Using algae to clean water, feed livestock
December 2, 2013 by California State Polytechnic University
Dec. 2, 2013 – Can scientists grow algae in polluted water on dairy farms and then safely feed it to livestock?
That’s what Shelton Murinda, an associate professor of animal and veterinary sciences, Marcia Ewers of the biological sciences department, and their research colleagues at the California State Polytechnic University are trying to discover. The Department of Agriculture has awarded the team nearly $500,000 to find out.
The research has significant implications: every year, California’s dairies produce about 30 million tons of solid and liquid waste that release ammonia into the air and pollute water sources causing algal blooms that kill fish. Manure also contains pathogens that can harm other animals and humans.
“Algae is a good crop that can clean up the cow manure, because the manure is full of nutrients. We are initially targeting removal of nitrogen and phosphorus,” says Murinda, who is also director for the Center for Antimicrobial Research & Food Safety. “Algae is also a potential food source for livestock, and it’s not going to be competing for land with soybeans or corn.”
The critical question that the team is trying to determine is whether the algae would be safe enough for livestock to consume.
“Cow manure is laden with organisms that can cause disease in cows and humans, like e coli, salmonella, and listeria, including a plethora of viruses and parasites,” he says. “What is the fate of these pathogens? We don’t know yet. We’re looking at that question.”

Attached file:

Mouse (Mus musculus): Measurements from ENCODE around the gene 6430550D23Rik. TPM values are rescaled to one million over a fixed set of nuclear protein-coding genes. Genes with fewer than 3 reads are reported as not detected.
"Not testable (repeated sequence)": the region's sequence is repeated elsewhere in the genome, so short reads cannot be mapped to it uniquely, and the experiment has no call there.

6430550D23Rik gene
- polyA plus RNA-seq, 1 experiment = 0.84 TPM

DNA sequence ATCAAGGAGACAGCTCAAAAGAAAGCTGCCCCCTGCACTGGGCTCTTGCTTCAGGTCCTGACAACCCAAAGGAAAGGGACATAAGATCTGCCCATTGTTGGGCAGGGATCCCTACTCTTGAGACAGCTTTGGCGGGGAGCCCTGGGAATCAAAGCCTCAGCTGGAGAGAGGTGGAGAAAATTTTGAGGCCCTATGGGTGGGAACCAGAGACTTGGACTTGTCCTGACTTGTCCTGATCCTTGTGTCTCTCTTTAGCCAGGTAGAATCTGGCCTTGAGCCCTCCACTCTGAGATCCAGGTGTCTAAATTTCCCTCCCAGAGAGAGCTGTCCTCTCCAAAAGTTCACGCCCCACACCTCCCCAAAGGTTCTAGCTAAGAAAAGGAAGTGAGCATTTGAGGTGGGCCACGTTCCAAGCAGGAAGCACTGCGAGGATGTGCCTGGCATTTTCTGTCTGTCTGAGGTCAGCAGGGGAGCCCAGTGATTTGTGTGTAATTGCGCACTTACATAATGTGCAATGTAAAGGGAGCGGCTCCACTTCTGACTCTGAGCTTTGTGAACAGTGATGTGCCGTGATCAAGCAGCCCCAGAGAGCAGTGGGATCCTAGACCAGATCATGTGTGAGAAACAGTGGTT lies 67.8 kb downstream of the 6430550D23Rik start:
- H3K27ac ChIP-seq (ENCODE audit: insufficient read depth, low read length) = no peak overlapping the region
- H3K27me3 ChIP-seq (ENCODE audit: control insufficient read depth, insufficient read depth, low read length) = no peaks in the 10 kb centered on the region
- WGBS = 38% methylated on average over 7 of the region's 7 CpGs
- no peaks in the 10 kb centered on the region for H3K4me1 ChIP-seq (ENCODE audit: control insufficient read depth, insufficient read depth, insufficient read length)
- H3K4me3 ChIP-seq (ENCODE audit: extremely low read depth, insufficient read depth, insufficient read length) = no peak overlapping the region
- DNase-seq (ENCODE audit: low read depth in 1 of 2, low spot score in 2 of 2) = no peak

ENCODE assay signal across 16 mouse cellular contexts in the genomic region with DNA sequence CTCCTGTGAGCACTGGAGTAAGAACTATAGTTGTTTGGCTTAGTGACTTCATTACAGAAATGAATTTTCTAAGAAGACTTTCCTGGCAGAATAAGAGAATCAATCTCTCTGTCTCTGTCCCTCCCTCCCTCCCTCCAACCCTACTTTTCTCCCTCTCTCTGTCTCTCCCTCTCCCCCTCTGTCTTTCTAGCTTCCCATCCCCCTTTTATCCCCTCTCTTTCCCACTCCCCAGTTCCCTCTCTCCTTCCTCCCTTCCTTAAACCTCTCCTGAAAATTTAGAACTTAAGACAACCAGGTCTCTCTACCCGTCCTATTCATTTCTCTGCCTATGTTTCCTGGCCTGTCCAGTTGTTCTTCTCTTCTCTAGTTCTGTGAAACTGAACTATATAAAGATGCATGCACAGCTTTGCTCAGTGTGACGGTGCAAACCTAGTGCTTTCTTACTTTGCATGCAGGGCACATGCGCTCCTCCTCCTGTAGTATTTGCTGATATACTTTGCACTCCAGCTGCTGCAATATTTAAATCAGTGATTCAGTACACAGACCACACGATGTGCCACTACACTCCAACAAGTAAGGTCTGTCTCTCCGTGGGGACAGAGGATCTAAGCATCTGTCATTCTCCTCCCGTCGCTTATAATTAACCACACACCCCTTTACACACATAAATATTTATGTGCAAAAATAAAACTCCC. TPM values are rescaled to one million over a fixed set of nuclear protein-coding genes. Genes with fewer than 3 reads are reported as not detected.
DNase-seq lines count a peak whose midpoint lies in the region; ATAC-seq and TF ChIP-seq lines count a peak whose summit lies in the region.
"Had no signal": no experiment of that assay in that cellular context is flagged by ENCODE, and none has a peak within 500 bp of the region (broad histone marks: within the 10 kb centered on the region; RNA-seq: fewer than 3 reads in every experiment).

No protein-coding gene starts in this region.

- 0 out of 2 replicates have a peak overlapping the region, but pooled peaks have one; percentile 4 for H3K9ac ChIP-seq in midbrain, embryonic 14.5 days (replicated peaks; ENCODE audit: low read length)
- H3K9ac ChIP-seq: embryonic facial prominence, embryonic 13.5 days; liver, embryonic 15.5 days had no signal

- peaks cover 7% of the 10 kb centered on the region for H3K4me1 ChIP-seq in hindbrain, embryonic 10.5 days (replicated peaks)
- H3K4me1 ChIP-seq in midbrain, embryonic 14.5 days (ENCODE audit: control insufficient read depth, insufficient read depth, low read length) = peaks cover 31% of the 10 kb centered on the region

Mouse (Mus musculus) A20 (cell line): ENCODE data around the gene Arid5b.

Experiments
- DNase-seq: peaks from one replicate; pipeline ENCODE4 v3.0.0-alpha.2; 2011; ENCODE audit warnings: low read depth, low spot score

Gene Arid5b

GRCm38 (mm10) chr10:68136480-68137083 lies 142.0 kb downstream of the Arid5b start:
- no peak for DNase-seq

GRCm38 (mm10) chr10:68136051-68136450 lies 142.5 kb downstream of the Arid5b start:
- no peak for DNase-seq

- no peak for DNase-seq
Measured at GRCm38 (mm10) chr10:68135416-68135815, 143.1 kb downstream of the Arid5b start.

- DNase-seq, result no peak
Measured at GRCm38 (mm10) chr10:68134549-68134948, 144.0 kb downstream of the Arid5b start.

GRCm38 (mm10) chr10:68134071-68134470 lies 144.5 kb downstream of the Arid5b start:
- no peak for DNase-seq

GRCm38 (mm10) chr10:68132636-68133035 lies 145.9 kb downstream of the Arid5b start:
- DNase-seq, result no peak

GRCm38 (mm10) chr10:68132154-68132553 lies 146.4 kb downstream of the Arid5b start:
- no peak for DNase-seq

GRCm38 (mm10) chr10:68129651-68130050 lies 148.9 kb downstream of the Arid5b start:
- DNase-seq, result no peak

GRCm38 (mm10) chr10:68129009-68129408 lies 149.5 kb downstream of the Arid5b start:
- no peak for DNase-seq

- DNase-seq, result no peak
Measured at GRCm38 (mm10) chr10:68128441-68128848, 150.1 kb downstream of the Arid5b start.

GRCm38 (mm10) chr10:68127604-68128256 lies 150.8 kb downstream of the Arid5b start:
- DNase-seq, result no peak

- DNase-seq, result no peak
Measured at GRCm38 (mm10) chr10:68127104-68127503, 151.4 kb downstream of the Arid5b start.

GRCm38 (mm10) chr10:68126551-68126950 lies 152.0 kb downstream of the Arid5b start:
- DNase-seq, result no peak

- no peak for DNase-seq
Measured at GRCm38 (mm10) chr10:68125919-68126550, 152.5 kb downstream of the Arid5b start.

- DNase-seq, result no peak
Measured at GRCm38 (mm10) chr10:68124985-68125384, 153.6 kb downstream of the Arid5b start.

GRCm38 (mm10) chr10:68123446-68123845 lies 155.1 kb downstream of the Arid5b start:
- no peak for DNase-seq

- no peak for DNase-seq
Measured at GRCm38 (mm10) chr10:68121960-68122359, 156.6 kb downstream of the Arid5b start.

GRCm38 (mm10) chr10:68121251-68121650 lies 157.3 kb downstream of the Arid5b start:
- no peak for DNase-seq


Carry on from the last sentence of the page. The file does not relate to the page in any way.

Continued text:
The team also includes Tryg Lundquist and Gregory Schwartz, who are engineering professors from Cal Poly San Luis Obispo and Mark Ibewke of the USDA Research Office in Riverside.
Murinda and his team have sent algae cultures to the San Luis Obispo campus, which operates a dairy. Researchers plan to grow the algae in paddle-wheeled ponds and feed it with manure from the dairy when the project starts early next year.
Molecular biological tools will allow the researchers to study the microbial populations in the algal ponds and feedstock. If the algae carry the pathogens, one possibility is to pasteurize or dry and heat it before it is fed to livestock, he says.
If the project proves that the algae can be safely fed to livestock, the benefits would be significant, Murinda says. Farmers could grow seven to 10 times more algae than soybeans or corn in a similar area.
“It would provide a more economical food source for livestock,” Murinda says. “It could enhance the quality of agricultural products like milk and poultry, while at the same time assisting farmers to meet manure management problems.”
The project will include modeling studies that will allow researchers to better estimate the potential financial benefits to the agricultural industry.